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Limited square footage combined with a status as a space for shedding shoes, outerwear, and mail can often turn a hallway into a cluttered mess. Luckily, there are several different types of hallway storage which can conceal clutter while adding style. Popular hallway storage options include benches, coat racks, and shelving units. Sometimes, the best hallway storage solutions are those conceived “outside the box.”
One of the most popular hallway storage options is a bench unit with a lifting seat. These units, available from many general merchandise, furniture, and home improvement retailers, offer a large space in which items like boots and backpacks can be hidden. In addition, they provide a place to sit while putting on one’s shoes. Sometimes they feature a tall, mirrored back, which can create an illusion of additional space in a hallway as well as allowing family members to check their appearance as they leave the house.
Freestanding coat racks are another common hallway storage choice. These units allow householders to hang their coats in such a way that they can be easily accessed later. On the downside, an overloaded coat rack can look messy, and a unit which is not secured to the floor or the wall can be dangerous in households with small children.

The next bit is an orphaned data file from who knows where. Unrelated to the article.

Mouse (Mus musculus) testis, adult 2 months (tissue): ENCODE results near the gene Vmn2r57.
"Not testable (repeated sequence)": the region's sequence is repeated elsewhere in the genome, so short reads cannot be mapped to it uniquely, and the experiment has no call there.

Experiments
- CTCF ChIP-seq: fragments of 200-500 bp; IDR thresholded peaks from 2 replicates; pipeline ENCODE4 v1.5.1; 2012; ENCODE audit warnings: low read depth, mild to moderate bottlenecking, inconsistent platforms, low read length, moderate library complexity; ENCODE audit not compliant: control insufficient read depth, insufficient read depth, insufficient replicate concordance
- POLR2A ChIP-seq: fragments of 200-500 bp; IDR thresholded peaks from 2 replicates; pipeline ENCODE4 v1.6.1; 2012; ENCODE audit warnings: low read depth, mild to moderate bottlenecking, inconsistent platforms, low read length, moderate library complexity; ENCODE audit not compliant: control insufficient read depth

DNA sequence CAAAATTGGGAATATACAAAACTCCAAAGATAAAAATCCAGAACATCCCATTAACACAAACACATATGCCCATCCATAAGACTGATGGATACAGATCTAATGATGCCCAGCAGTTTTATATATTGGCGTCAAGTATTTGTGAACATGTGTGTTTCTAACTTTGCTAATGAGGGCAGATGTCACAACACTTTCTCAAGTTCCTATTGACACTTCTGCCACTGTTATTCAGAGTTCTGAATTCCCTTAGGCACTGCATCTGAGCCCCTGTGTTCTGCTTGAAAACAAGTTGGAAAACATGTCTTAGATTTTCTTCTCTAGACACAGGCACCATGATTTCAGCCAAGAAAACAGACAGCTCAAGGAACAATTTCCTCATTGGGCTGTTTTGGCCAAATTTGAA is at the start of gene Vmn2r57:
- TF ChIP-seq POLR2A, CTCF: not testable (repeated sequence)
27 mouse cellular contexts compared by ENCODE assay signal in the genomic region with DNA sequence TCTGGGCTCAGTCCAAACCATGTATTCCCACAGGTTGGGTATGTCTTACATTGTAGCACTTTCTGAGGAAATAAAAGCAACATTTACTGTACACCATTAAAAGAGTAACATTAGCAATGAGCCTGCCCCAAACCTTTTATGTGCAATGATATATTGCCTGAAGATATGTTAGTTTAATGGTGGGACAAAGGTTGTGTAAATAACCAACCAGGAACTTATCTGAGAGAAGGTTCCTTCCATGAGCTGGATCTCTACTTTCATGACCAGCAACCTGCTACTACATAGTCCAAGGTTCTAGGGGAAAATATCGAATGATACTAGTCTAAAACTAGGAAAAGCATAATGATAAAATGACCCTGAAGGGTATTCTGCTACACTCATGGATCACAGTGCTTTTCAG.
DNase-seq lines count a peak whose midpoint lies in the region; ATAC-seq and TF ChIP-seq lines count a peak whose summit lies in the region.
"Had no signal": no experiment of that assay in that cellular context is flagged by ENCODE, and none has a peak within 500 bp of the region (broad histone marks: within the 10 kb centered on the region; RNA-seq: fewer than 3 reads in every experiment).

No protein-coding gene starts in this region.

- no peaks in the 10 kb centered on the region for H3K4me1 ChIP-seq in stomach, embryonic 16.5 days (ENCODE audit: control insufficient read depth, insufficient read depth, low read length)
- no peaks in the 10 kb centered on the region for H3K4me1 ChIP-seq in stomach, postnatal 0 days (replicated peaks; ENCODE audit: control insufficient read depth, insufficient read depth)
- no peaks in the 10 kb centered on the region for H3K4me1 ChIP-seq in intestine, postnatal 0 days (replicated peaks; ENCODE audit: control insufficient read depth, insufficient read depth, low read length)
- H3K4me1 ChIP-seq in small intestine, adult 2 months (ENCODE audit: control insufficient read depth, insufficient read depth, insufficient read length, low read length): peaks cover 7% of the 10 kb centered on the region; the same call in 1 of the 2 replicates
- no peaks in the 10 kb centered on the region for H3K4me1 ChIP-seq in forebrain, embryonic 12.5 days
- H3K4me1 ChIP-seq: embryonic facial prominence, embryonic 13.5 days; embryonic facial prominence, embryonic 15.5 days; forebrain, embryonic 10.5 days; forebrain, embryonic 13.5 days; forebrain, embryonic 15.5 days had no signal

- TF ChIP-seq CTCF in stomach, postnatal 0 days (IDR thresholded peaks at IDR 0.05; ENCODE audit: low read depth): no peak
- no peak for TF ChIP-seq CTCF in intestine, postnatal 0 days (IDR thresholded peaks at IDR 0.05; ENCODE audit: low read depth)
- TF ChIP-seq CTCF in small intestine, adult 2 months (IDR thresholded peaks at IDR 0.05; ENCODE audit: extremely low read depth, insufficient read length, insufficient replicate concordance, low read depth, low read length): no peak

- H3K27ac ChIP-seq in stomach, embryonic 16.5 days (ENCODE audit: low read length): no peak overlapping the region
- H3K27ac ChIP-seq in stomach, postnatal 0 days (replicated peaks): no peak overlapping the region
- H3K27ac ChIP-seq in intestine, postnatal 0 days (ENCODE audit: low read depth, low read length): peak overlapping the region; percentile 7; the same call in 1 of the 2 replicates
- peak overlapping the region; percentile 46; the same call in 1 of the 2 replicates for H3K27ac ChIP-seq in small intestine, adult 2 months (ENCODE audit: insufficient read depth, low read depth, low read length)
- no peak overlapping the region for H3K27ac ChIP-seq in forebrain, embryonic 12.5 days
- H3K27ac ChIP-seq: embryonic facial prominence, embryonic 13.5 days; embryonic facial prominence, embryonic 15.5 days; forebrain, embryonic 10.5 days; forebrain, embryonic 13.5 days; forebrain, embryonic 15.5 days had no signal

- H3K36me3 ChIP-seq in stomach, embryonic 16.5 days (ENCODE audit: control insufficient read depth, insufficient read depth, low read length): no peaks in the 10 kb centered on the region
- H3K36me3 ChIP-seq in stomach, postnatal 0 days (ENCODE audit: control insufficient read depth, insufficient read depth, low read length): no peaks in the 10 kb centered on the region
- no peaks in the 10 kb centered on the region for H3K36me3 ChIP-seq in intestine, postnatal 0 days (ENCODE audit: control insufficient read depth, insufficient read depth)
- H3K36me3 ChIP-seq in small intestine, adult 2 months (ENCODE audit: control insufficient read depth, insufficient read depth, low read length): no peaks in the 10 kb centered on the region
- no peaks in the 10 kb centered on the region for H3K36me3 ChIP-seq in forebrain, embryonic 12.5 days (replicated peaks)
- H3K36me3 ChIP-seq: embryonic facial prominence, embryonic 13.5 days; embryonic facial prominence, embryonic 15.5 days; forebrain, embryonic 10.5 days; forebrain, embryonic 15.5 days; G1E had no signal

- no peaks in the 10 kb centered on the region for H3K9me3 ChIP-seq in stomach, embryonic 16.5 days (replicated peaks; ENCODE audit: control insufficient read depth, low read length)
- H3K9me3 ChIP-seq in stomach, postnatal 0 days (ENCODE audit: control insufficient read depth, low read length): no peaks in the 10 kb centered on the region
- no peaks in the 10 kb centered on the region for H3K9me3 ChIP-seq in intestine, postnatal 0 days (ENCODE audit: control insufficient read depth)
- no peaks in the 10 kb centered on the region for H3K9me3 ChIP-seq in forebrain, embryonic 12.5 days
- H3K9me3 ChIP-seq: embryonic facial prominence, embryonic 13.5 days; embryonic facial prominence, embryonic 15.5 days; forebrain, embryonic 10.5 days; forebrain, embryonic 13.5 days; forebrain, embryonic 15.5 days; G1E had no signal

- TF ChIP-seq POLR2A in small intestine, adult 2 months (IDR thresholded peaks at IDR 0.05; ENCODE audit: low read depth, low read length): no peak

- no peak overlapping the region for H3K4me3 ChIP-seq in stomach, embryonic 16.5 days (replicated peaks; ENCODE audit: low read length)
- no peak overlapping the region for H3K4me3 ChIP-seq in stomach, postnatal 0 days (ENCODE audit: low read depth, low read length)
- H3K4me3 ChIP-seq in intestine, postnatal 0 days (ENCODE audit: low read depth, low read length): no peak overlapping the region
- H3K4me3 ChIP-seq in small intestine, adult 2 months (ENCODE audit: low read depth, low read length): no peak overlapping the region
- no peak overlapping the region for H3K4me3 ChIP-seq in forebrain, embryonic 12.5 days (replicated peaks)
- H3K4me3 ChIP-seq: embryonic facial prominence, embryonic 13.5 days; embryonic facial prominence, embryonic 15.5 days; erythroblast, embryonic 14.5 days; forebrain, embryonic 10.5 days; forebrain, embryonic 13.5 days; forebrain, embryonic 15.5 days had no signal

Shelving units can also make a good hallway storage option. Depending on personal taste, a homeowner can choose freestanding shelves or wall-mounted units. Upper shelves can be used to display photos and books, adding a decorative element to a hallway. Lower shelves can be lined with baskets or boxes in which small pieces of outwear like gloves and hats can be hidden. In very narrow hallways, homeowners should take care to select shallow shelving units to conserve space.
Sometimes, the most effective hallway storage solutions are those which involve thinking “outside the box.” For instance, many tables designated for hallway use offer little or no concealed storage space. Instead of purchasing a table intended for the hallway, consider sourcing a piece of furniture which would normally be used in another room. A tall dresser, for example, provides a flat surface on which to place mail and keys while simultaneously offering drawers into which winter gear can be tucked.
Often, a staircase leading to an upper floor is found in a front or back hallway. In some cases, the space beneath these staircases can be opened to create a closet or a series of cubbies, adding a significant amount of storage to a hallway without taking up any previously unused floor space. It may be necessary to hire a contractor for this type of job, however, making it a potentially expensive project.